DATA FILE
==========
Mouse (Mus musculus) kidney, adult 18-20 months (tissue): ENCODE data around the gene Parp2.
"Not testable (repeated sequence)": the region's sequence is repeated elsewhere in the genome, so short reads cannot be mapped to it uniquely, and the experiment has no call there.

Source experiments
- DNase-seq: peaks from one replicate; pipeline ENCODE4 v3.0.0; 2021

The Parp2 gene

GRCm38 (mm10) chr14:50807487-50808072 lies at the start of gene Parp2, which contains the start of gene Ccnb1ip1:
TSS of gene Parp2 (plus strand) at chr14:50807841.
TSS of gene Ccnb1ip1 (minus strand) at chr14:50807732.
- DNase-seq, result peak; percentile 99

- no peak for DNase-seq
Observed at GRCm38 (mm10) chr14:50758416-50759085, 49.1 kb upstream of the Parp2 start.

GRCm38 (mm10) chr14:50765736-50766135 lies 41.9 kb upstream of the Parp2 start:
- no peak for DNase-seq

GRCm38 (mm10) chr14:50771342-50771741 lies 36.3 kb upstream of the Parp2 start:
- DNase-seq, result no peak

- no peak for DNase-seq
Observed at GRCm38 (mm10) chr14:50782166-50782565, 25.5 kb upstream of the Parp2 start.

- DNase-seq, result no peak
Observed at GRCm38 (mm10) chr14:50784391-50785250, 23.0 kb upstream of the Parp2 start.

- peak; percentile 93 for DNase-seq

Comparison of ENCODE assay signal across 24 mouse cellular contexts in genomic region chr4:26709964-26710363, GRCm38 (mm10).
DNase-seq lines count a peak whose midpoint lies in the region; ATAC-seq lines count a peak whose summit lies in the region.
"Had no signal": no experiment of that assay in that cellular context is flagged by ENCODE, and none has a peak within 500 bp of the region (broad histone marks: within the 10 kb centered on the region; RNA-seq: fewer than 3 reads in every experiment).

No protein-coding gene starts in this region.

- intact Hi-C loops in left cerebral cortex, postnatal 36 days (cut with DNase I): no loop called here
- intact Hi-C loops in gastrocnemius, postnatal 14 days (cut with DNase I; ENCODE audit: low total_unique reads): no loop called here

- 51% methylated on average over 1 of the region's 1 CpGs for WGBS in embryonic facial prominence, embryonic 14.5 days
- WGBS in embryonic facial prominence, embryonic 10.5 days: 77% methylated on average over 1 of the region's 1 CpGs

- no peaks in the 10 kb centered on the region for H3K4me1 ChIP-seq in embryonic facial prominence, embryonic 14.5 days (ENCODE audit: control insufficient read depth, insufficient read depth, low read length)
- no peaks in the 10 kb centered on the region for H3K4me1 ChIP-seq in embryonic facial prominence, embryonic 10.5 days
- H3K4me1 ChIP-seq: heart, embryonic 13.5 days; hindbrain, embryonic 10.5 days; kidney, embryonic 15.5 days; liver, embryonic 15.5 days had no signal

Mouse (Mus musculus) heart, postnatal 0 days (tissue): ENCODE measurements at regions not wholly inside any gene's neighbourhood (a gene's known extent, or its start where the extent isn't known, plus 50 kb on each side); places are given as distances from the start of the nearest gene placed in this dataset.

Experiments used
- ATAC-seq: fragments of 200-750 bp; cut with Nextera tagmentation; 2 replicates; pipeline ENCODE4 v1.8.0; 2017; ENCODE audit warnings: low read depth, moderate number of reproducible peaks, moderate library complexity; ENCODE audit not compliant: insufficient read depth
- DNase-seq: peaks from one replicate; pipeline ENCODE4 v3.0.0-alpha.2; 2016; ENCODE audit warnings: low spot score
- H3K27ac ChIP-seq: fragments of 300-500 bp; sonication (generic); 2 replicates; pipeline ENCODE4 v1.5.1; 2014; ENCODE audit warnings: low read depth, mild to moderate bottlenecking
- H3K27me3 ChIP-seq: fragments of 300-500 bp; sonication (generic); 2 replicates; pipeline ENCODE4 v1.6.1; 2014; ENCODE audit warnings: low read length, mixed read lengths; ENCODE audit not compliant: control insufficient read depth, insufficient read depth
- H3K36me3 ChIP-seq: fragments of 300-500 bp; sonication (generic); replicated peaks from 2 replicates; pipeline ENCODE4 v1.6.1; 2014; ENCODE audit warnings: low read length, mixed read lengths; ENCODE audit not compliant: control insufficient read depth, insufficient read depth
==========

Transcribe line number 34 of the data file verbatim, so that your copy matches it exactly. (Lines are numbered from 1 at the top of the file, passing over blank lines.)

- ATAC-seq: fragments of 200-750 bp; cut with Nextera tagmentation; 2 replicates; pipeline ENCODE4 v1.8.0; 2017; ENCODE audit warnings: low read depth, moderate number of reproducible peaks, moderate library complexity; ENCODE audit not compliant: insufficient read depth